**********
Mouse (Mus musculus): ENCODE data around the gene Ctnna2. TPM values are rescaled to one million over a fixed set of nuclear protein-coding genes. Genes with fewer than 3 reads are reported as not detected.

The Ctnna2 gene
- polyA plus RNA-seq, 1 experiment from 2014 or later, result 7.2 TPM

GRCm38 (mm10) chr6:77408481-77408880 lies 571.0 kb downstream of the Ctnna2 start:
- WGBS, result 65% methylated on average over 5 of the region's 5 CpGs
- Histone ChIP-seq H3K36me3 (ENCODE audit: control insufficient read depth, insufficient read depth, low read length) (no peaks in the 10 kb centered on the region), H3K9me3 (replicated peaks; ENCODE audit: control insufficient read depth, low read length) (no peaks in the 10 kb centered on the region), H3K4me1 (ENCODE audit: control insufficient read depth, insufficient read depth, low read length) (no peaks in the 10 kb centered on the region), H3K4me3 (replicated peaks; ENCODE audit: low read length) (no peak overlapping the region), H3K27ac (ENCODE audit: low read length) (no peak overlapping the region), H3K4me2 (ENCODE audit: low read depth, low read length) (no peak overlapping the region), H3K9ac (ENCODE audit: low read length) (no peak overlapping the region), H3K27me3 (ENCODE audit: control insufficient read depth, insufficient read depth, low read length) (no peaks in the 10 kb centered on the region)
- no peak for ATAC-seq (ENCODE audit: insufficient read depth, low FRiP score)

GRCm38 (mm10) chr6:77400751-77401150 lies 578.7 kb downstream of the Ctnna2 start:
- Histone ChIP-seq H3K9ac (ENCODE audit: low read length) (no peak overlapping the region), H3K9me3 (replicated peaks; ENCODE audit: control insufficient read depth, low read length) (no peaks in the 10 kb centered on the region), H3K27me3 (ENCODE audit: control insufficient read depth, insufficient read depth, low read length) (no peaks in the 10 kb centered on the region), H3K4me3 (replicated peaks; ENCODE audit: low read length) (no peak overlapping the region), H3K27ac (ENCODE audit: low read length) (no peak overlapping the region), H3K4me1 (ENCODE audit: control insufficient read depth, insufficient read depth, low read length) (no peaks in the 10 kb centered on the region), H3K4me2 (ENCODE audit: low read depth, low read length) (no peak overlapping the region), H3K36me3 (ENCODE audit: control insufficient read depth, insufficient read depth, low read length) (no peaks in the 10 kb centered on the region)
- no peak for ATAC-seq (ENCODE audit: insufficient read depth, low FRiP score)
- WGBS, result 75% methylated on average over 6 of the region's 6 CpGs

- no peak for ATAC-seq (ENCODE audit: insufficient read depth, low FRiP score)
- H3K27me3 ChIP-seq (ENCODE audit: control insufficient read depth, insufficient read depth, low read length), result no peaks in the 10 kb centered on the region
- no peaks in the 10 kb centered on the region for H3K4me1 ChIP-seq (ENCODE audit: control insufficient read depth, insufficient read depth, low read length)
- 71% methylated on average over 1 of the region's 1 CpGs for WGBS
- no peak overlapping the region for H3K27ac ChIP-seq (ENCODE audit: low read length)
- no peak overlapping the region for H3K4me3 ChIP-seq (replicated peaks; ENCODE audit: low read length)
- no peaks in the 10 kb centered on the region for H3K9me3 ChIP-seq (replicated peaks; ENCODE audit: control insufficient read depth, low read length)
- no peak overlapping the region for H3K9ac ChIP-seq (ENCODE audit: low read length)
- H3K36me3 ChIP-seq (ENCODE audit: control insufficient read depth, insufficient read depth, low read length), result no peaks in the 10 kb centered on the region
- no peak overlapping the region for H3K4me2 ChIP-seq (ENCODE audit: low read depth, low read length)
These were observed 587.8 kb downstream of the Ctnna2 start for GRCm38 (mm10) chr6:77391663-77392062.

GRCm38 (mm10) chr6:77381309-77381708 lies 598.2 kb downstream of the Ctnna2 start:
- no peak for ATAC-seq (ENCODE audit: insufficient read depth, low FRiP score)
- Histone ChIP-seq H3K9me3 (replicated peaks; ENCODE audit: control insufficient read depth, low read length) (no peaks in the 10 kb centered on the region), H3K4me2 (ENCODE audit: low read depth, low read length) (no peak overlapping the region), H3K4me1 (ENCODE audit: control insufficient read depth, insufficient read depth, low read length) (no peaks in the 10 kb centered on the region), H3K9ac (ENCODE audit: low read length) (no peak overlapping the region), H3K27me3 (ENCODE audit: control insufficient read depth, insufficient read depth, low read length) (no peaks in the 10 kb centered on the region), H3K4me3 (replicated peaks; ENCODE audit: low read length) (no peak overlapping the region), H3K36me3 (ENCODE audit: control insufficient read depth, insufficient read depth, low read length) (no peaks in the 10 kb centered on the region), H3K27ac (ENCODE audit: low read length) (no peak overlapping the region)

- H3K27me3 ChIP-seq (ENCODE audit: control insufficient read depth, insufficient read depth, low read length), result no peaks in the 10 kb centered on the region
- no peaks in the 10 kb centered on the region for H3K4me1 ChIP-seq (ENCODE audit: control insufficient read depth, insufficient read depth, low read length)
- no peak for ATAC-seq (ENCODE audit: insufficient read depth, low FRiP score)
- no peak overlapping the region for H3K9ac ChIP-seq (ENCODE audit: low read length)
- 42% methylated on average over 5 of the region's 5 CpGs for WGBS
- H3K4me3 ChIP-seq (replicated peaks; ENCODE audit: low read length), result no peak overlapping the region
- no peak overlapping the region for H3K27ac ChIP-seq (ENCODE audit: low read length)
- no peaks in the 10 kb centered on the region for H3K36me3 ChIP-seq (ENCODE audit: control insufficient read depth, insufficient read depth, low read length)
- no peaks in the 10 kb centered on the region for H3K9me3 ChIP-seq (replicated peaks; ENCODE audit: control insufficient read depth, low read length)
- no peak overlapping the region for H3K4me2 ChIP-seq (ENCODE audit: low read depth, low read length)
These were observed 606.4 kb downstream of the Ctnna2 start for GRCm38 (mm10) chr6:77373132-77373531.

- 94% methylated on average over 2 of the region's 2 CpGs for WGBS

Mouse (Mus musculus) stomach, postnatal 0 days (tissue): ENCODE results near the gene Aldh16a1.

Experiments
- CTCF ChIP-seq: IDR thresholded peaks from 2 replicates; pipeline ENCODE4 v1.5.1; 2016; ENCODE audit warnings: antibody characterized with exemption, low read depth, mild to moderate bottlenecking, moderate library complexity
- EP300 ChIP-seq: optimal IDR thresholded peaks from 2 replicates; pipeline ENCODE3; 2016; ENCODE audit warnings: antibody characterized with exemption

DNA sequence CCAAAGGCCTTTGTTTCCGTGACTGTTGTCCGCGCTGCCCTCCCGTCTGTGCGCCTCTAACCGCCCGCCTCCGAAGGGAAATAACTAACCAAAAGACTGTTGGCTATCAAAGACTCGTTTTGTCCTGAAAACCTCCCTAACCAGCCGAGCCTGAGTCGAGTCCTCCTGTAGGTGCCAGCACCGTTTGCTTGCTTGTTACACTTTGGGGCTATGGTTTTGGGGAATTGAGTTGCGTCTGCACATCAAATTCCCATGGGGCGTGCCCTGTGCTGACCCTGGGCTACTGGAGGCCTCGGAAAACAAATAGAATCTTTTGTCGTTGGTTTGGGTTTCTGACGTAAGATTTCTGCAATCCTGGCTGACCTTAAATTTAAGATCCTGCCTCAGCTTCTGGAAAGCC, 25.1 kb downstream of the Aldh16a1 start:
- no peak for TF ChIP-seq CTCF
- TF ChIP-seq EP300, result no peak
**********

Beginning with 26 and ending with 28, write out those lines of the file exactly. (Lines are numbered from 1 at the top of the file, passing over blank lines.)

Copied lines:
- H3K27me3 ChIP-seq (ENCODE audit: control insufficient read depth, insufficient read depth, low read length), result no peaks in the 10 kb centered on the region
- no peaks in the 10 kb centered on the region for H3K4me1 ChIP-seq (ENCODE audit: control insufficient read depth, insufficient read depth, low read length)
- no peak for ATAC-seq (ENCODE audit: insufficient read depth, low FRiP score)